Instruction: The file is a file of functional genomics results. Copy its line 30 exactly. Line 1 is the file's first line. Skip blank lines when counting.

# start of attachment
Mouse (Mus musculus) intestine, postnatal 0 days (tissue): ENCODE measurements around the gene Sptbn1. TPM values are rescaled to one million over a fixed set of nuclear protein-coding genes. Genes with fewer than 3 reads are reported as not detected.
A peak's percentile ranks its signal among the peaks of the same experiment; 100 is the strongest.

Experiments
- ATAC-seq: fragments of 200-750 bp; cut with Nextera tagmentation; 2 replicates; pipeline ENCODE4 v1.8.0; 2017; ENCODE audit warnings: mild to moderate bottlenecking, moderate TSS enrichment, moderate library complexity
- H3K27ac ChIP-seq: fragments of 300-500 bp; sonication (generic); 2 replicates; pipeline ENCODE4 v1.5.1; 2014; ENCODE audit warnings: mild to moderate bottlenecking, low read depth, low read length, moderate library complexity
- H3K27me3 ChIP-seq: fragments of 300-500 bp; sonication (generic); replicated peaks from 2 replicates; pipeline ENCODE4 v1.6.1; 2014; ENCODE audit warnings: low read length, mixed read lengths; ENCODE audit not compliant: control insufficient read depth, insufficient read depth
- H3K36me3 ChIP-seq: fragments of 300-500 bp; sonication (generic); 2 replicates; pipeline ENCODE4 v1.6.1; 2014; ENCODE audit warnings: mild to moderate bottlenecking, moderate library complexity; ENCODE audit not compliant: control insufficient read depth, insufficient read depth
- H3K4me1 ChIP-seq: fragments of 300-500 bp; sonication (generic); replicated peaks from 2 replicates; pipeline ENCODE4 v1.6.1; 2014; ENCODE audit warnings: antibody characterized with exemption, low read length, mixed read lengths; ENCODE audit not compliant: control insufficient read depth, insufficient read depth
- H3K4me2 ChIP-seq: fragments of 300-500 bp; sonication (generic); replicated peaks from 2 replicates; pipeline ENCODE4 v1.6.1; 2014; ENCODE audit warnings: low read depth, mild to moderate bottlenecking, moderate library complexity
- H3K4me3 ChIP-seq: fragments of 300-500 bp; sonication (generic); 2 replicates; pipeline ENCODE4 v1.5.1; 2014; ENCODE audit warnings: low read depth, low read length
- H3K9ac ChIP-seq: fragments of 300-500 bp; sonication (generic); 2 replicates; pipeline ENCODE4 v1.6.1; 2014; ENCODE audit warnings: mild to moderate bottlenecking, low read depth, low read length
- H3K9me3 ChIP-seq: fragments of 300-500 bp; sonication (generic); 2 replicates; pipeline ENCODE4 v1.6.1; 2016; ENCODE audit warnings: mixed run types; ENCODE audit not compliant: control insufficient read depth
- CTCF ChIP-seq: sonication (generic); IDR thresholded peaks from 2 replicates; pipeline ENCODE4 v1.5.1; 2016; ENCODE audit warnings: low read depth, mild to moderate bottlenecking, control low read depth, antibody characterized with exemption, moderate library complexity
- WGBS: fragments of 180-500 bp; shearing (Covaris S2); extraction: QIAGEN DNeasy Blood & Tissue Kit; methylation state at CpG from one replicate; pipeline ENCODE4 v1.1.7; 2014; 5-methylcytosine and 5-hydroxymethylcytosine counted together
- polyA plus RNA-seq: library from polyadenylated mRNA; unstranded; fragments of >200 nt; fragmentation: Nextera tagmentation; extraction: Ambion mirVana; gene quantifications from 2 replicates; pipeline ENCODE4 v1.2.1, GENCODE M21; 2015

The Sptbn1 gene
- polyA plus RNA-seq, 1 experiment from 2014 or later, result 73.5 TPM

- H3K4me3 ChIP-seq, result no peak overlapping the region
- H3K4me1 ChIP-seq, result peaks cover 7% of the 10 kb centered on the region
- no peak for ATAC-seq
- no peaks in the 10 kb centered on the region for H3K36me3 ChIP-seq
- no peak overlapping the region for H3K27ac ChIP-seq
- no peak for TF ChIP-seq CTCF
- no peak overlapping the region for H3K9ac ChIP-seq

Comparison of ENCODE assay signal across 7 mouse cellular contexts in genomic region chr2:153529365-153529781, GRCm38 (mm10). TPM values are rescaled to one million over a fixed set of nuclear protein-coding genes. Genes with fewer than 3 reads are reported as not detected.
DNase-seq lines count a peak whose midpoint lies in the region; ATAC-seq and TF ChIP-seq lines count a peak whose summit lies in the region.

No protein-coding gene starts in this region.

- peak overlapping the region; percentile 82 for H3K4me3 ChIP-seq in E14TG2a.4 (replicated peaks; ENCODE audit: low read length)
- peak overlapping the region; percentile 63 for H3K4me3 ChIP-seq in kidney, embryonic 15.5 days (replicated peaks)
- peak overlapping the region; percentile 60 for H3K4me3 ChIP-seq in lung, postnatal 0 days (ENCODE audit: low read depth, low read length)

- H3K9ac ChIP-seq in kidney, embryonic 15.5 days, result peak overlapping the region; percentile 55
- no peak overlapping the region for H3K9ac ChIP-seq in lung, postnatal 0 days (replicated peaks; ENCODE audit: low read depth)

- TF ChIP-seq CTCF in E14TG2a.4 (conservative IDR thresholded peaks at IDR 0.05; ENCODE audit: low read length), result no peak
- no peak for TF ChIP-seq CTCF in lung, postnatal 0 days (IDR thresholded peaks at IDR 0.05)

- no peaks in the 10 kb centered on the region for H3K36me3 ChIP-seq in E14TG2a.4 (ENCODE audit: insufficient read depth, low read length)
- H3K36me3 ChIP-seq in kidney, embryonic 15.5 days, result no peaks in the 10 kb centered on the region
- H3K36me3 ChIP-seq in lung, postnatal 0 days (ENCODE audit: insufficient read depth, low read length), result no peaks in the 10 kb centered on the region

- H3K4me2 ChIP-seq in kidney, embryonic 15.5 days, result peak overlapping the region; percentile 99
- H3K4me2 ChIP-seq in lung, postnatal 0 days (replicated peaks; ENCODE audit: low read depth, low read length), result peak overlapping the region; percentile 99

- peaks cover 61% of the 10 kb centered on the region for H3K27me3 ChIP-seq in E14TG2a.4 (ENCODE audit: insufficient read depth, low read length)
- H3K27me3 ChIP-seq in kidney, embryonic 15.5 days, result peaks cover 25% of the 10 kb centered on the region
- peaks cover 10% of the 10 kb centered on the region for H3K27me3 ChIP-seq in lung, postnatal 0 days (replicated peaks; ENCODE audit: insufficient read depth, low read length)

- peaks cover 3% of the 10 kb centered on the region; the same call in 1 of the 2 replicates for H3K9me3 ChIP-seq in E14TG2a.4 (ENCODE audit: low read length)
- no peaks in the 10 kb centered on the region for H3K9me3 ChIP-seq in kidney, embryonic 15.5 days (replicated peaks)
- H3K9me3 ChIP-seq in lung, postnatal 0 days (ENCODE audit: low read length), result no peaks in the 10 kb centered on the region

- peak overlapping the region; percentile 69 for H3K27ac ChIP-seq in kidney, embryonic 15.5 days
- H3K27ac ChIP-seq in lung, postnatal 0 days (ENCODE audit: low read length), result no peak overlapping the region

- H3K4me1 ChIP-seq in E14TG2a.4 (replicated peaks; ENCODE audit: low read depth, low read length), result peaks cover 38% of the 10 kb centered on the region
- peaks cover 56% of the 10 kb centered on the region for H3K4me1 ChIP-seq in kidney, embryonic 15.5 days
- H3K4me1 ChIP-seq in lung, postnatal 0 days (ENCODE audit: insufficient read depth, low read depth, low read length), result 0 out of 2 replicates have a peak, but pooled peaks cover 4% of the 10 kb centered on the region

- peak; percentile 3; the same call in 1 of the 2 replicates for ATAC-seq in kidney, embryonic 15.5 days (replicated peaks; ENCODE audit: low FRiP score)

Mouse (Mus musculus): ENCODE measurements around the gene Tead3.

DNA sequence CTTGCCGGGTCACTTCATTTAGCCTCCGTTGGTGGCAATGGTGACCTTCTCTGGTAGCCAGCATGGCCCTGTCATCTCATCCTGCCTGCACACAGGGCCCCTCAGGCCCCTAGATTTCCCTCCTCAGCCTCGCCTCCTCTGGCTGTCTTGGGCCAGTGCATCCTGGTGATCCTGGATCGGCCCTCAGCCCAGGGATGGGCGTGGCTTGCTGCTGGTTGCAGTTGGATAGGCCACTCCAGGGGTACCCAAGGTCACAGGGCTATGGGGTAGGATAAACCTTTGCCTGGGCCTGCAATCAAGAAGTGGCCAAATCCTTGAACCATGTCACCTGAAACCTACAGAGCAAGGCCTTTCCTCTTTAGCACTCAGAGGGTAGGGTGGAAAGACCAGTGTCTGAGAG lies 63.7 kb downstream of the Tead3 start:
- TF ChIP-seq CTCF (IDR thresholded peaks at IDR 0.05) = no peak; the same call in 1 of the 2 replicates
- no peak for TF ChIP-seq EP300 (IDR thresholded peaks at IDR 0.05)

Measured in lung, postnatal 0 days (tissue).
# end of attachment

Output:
- peak overlapping the region; percentile 60 for H3K4me3 ChIP-seq in lung, postnatal 0 days (ENCODE audit: low read depth, low read length)